|Publication number||US4956747 A|
|Application number||US 07/421,128|
|Publication date||Sep 11, 1990|
|Filing date||Oct 13, 1989|
|Priority date||Oct 18, 1988|
|Also published as||DE3884952D1, EP0364618A1, EP0364618B1|
|Publication number||07421128, 421128, US 4956747 A, US 4956747A, US-A-4956747, US4956747 A, US4956747A|
|Inventors||Dieter Beer, Horst Reddehase, Siegfried Kerbstat, Detlef Hanning, Ulrich Plass, Hermann Krause|
|Original Assignee||C. A. Weidmuller Gmbh & Co.|
|Export Citation||BiBTeX, EndNote, RefMan|
|Patent Citations (4), Non-Patent Citations (2), Referenced by (29), Classifications (26), Legal Events (4)|
|External Links: USPTO, USPTO Assignment, Espacenet|
The present invention relates to a multiple signal transmission device including a transmitter or receiver, which can be supplied with power from a grid, and input or output modules. The modules include a bottom portion which can be mounted on and lined up with a carrier rail and an upper portion electrically connected with the bottom portion via a plug connection, whereby the bottom portions of adjacent modules can be electrically connected with each other.
Multiple signal transmission devices, where the input/output elements comprise modules that can be lined up with each other and that can also be connected electrically, are well-known in the prior art. For example, the Weiduller Prospectus Sheet "Moduplex 08.929/4/85" dating back to April 1985 discloses modular switching and control elements mounted on carrier rails. In order to conduct the supply voltage and provide other control functions to the modules and from one module to the next, there are provided plug connections including a plug connector, a socket, and a flat-strip cable connector.
The plug connections between input/output modules arranged in a row are rather awkward and make the modules difficult to handle, particularly where a long series of modules are connected with a transmitter/receiver for controlling electrical equipment. Moreover, during maintenance on a particular module or replacement of a module, the modules which follow the defective module must be disconnected from the power supply, owing to the series connection between the modules, so that the electrical equipment under control of the modules is subjected to unnecessary down time.
In the published German patent application No. DE 36 03 750 A1 there is disclosed an automation control unit having a plurality of modules which are subdivided into upper and lower portions which are mechanically and electrically interconnected via a plug connection. The lower portions of the modules are mounted on carrier rails and are electrically connected with the adjacent module lower portions via plug connections in a manner similar to prior Weidmuller modules discussed above. These devices therefor suffer from the same drawbacks in that repair or alteration of any module results in the subsequent modules being disconnected from the power supply.
Another drawback of the prior devices is that the connecting elements for external wiring are associated with the module bottom portions. European Patent No. 0,004,501 B1 discloses a comparable multiple signal transmission unit provided with bus bars that serve exclusively for current supply. This solution is extremely laborious with respect to assembly, maintenance, and repair because separate through-going bus bars are provided under which there is provided a bottom portion for the modules which carries a complex current conducting device and connections for external wiring, while a multipart upper module portion is mounted via the top side of the bus bars. The arrangement of the connections for the external wiring in the bottom portion thus also entails the aforementioned problems in this area. If necessary, the upper portions of the modules and the associated circuitry can be removed without interrupting the current conduction. During maintenance and repair work in the foundation area below the through-going bus bars, the entire arrangement must be removed and taken apart. Because of the requirement for attaching the bottom portions under the through-going bus bars, there is no longer a flexible structural system wherein input/output modules can be lined up on a carrier rail without any problems.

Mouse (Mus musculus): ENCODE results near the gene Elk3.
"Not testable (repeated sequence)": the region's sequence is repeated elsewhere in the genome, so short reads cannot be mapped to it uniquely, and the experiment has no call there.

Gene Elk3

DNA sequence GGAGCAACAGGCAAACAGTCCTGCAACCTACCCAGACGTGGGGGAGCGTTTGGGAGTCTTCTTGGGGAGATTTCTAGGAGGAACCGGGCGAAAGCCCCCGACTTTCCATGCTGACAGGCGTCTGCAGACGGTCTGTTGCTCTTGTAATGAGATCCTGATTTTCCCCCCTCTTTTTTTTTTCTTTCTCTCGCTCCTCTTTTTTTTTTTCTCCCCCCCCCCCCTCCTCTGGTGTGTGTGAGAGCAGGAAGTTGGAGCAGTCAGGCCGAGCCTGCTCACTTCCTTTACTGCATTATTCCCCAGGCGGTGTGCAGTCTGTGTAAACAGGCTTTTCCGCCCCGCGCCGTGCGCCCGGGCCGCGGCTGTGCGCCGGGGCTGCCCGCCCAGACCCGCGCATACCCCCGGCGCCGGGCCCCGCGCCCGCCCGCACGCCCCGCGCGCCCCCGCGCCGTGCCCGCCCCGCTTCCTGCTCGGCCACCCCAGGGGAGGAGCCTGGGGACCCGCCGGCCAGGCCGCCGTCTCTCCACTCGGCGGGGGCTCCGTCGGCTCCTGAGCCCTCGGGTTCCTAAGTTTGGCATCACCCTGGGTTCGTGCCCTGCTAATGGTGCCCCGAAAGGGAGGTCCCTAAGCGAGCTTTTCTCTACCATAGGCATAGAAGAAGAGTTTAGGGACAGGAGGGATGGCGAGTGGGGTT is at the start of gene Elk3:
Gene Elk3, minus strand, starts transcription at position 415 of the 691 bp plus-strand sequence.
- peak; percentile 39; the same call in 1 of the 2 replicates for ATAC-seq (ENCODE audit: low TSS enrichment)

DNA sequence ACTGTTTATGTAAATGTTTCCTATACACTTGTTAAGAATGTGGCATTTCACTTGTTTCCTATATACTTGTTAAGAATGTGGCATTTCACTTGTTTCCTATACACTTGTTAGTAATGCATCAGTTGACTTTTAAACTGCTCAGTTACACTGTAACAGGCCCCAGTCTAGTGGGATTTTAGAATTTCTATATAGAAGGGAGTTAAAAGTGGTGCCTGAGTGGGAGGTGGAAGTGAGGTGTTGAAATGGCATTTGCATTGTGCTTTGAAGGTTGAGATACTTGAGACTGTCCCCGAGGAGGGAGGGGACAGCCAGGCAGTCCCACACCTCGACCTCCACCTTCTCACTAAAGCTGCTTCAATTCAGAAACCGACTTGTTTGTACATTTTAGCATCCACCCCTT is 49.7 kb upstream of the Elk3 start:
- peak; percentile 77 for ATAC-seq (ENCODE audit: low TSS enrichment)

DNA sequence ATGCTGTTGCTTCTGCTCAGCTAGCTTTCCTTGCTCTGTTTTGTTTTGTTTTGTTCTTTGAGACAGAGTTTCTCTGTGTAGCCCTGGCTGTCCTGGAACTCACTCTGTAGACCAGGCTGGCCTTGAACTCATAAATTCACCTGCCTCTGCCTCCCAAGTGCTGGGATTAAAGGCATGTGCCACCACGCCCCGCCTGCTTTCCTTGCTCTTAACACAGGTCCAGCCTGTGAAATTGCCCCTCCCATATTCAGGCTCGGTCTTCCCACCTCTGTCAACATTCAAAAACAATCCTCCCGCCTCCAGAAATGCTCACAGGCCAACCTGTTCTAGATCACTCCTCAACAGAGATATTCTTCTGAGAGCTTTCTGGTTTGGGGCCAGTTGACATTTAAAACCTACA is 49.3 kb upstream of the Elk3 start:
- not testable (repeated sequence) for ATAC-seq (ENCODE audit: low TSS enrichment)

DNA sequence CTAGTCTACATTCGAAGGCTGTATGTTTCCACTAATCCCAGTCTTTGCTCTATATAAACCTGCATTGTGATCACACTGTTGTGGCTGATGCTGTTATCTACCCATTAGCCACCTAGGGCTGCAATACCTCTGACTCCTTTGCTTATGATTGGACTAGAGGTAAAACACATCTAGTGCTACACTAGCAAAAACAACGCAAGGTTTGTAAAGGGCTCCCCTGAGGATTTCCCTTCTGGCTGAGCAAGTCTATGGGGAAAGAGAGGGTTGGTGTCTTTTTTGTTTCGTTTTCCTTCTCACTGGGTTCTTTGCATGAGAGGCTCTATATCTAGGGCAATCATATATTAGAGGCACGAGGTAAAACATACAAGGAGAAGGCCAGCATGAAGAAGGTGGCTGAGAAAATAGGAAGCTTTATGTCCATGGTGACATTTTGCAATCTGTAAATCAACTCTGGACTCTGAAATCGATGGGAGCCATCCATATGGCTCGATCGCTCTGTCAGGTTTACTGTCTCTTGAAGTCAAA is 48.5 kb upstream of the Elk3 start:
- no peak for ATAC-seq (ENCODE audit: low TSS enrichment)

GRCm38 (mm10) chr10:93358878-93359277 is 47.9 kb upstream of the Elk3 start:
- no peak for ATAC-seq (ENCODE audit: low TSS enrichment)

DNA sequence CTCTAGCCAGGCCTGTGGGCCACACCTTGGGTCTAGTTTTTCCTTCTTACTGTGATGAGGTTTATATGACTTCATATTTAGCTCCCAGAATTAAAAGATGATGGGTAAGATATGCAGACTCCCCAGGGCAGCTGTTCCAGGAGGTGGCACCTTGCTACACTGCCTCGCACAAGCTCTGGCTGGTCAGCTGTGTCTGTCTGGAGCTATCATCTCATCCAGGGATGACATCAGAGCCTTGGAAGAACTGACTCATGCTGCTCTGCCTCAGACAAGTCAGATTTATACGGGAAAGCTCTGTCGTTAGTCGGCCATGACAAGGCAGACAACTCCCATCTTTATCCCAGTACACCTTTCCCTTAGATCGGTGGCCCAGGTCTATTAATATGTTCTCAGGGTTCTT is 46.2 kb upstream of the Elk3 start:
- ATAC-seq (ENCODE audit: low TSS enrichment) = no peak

The present invention was developed in order to overcome these and other drawbacks of the prior devices by providing a multiple signal transmission device which, during maintenance, alteration, or repair work on one of the modules thereof, will guarantee the continued supply of current to all of the other modules in line on the carrier rail. The device is structurally simple and easy to handle regarding interconnection of a plurality of modules in a line as well as maintenance and repair of individual modules.
Accordingly, it is a primary object of the present invention to provide a multiple signal transmission device for controlling equipment including a transmitter/receiver connected with a carrier rail and at least one input/output module connected with the transmitter receiver for transferring control signals relative to the equipment. Each module includes a bottom portion connected with the carrier rail and a top portion electrically connected with the bottom portion via a plug connection. Electrical contacts are connected with the module bottom portion for electrically connecting the adjacent module bottom portions to provide current to the modules and data transfer therebetween. The electrical contacts are also connected with the plug connection to supply current and transfer data relative to the module top portion.
The contacts comprise spring contacts which pass through the module bottom portion between the line-up connection sides thereof. The end portions of each spring contact are configured to abut against the adjoining contact of an adjacent module bottom portion to provide an electrical connection therebetween.